Emilia, like so many other characters in the play, including Othello and Desdemona, is deceived by Iago. She knows more than some of the others that he is not entirely a good person—she calls him "wayward," which means unpredictable or perverse. However, like the others, she does not realize the depth of his corruption and depravity. Iago is far more than "wayward" or unpredictable—he is evil.
Emilia, precisely because she is a good person who cannot imagine how deeply and wholly her husband wants to destroy Othello, gives Iago the handkerchief after Desdemona drops it. She does this because she wants to please her husband. She explains her thinking in the following speech in act 3, scene 3:
I am glad I have found this napkin,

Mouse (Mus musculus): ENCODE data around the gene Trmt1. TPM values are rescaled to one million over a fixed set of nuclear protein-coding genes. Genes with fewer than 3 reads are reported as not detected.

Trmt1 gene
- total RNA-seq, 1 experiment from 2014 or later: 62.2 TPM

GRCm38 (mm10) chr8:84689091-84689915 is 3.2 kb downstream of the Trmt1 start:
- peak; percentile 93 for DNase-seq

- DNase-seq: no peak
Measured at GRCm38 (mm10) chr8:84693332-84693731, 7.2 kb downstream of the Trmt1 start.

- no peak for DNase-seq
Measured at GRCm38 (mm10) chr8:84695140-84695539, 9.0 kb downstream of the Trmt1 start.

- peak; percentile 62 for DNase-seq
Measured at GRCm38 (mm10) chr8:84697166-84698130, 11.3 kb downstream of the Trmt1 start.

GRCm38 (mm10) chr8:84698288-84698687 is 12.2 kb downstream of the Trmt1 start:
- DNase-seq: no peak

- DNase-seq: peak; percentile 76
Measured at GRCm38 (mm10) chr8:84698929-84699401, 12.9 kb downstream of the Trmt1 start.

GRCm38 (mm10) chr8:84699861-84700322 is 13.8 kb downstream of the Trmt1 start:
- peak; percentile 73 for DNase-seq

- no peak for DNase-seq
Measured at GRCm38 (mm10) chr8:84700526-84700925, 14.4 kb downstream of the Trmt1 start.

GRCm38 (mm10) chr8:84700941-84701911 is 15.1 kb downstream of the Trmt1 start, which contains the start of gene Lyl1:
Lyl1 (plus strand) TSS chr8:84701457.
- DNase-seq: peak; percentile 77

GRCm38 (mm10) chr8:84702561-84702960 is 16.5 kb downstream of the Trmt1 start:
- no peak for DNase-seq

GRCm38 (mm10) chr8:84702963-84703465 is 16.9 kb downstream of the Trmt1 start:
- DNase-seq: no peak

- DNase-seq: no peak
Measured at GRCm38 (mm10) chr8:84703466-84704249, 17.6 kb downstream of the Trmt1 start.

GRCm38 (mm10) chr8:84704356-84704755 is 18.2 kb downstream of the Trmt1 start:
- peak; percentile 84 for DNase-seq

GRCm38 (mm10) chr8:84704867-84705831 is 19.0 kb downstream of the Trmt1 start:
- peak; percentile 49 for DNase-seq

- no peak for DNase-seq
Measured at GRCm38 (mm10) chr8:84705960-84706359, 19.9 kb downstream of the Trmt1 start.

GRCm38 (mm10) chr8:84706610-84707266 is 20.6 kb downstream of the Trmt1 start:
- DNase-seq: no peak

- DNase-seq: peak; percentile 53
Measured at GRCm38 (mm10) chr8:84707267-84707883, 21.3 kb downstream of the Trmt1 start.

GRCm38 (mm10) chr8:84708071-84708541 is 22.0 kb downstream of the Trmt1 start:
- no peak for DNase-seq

This was her first remembrance from the Moor.
My wayward husband hath a hundred times
Wooed me to steal it, but she so loves the token
(For he conjured her she should ever keep it)
That she reserves it evermore about her
To kiss and talk to. I’ll have the work ta’en out
And give ʼt to Iago. What he will do with it
Heaven knows, not I.
I nothing but to please his fantasy.
As Emilia explains, Desdemona loves this handkerchief because it was a gift from Othello. Emilia also explains that she doesn't know why Iago wants it. She knows her husband realizes that she loves Desdemona and can't conceive that he would ruthlessly use her, his own wife, to enable his plot to destroy her mistress as "collateral" damage in his real quest to destroy Othello.
Emilia's willingness to indulge her husband reveals how skillfully Iago has hidden his depravity from others. Like many sociopaths, he is able to imitate the behavior of normal people with empathy while being inwardly filled with rage and hate. Emilia has no idea, for example, that he thinks all women, including her, are "whores" and animals and therefore thinks Desdemona's death is justified. She has no conception, until it is far too late, of what he has been plotting. When she does find out, she exposes him.